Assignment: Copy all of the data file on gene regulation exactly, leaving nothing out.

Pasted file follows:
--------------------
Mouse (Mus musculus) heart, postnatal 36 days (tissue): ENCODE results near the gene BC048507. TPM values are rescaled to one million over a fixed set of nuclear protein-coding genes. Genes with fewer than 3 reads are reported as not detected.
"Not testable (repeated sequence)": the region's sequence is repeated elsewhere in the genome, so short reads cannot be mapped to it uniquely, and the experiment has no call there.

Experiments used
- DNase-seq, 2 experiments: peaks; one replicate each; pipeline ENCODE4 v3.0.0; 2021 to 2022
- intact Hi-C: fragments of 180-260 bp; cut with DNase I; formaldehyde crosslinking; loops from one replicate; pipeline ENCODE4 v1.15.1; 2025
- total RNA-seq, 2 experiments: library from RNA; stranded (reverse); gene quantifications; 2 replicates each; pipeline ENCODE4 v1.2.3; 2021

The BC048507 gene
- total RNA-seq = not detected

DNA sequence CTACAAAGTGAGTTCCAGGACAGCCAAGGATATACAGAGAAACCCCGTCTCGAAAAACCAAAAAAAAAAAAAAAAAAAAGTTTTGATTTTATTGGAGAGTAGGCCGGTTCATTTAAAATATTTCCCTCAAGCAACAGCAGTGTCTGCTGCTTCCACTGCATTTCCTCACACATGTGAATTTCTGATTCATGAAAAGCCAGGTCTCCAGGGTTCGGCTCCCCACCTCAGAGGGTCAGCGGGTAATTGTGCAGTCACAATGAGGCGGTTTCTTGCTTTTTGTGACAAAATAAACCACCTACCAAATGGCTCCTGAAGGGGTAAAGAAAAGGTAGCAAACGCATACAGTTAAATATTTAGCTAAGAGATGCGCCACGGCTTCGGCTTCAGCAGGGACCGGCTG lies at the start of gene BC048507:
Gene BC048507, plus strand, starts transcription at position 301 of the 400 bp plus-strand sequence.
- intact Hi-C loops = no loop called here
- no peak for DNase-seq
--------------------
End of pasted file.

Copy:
Mouse (Mus musculus) heart, postnatal 36 days (tissue): ENCODE results near the gene BC048507. TPM values are rescaled to one million over a fixed set of nuclear protein-coding genes. Genes with fewer than 3 reads are reported as not detected.
"Not testable (repeated sequence)": the region's sequence is repeated elsewhere in the genome, so short reads cannot be mapped to it uniquely, and the experiment has no call there.

Experiments used
- DNase-seq, 2 experiments: peaks; one replicate each; pipeline ENCODE4 v3.0.0; 2021 to 2022
- intact Hi-C: fragments of 180-260 bp; cut with DNase I; formaldehyde crosslinking; loops from one replicate; pipeline ENCODE4 v1.15.1; 2025
- total RNA-seq, 2 experiments: library from RNA; stranded (reverse); gene quantifications; 2 replicates each; pipeline ENCODE4 v1.2.3; 2021

The BC048507 gene
- total RNA-seq = not detected

DNA sequence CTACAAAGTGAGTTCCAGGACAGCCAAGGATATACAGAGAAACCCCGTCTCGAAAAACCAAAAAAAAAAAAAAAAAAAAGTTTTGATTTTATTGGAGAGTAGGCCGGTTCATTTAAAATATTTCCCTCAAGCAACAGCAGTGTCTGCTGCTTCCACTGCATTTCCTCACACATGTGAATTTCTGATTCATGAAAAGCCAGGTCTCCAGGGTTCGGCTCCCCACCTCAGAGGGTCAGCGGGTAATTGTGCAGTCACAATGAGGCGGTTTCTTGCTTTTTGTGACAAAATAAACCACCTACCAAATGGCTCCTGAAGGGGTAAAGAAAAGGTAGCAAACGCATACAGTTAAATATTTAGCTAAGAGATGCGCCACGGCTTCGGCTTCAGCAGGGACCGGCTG lies at the start of gene BC048507:
Gene BC048507, plus strand, starts transcription at position 301 of the 400 bp plus-strand sequence.
- intact Hi-C loops = no loop called here
- no peak for DNase-seq